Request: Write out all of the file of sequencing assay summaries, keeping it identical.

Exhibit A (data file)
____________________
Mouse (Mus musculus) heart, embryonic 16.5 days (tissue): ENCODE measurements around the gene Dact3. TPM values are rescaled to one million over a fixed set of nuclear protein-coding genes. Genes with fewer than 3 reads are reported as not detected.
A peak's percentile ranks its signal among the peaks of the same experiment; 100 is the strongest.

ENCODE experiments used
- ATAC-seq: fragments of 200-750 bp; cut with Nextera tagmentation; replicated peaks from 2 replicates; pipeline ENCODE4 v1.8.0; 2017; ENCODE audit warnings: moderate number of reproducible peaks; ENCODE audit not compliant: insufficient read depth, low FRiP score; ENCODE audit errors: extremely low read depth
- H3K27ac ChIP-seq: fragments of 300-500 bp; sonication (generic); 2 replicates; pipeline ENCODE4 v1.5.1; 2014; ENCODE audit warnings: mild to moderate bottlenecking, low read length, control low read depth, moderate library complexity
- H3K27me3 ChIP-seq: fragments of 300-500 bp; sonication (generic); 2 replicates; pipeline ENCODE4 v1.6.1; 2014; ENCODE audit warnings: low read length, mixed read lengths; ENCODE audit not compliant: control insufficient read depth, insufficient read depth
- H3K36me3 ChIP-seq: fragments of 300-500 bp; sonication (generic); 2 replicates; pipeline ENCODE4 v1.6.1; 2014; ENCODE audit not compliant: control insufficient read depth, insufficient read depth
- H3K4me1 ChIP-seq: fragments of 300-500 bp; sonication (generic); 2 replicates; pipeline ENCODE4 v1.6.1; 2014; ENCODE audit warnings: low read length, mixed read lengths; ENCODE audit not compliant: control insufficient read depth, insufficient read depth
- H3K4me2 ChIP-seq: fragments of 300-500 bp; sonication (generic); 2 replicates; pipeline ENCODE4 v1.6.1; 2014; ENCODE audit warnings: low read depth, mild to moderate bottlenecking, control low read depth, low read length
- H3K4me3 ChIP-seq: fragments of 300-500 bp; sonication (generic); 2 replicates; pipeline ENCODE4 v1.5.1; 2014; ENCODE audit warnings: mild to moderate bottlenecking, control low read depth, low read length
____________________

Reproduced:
Mouse (Mus musculus) heart, embryonic 16.5 days (tissue): ENCODE measurements around the gene Dact3. TPM values are rescaled to one million over a fixed set of nuclear protein-coding genes. Genes with fewer than 3 reads are reported as not detected.
A peak's percentile ranks its signal among the peaks of the same experiment; 100 is the strongest.

ENCODE experiments used
- ATAC-seq: fragments of 200-750 bp; cut with Nextera tagmentation; replicated peaks from 2 replicates; pipeline ENCODE4 v1.8.0; 2017; ENCODE audit warnings: moderate number of reproducible peaks; ENCODE audit not compliant: insufficient read depth, low FRiP score; ENCODE audit errors: extremely low read depth
- H3K27ac ChIP-seq: fragments of 300-500 bp; sonication (generic); 2 replicates; pipeline ENCODE4 v1.5.1; 2014; ENCODE audit warnings: mild to moderate bottlenecking, low read length, control low read depth, moderate library complexity
- H3K27me3 ChIP-seq: fragments of 300-500 bp; sonication (generic); 2 replicates; pipeline ENCODE4 v1.6.1; 2014; ENCODE audit warnings: low read length, mixed read lengths; ENCODE audit not compliant: control insufficient read depth, insufficient read depth
- H3K36me3 ChIP-seq: fragments of 300-500 bp; sonication (generic); 2 replicates; pipeline ENCODE4 v1.6.1; 2014; ENCODE audit not compliant: control insufficient read depth, insufficient read depth
- H3K4me1 ChIP-seq: fragments of 300-500 bp; sonication (generic); 2 replicates; pipeline ENCODE4 v1.6.1; 2014; ENCODE audit warnings: low read length, mixed read lengths; ENCODE audit not compliant: control insufficient read depth, insufficient read depth
- H3K4me2 ChIP-seq: fragments of 300-500 bp; sonication (generic); 2 replicates; pipeline ENCODE4 v1.6.1; 2014; ENCODE audit warnings: low read depth, mild to moderate bottlenecking, control low read depth, low read length
- H3K4me3 ChIP-seq: fragments of 300-500 bp; sonication (generic); 2 replicates; pipeline ENCODE4 v1.5.1; 2014; ENCODE audit warnings: mild to moderate bottlenecking, control low read depth, low read length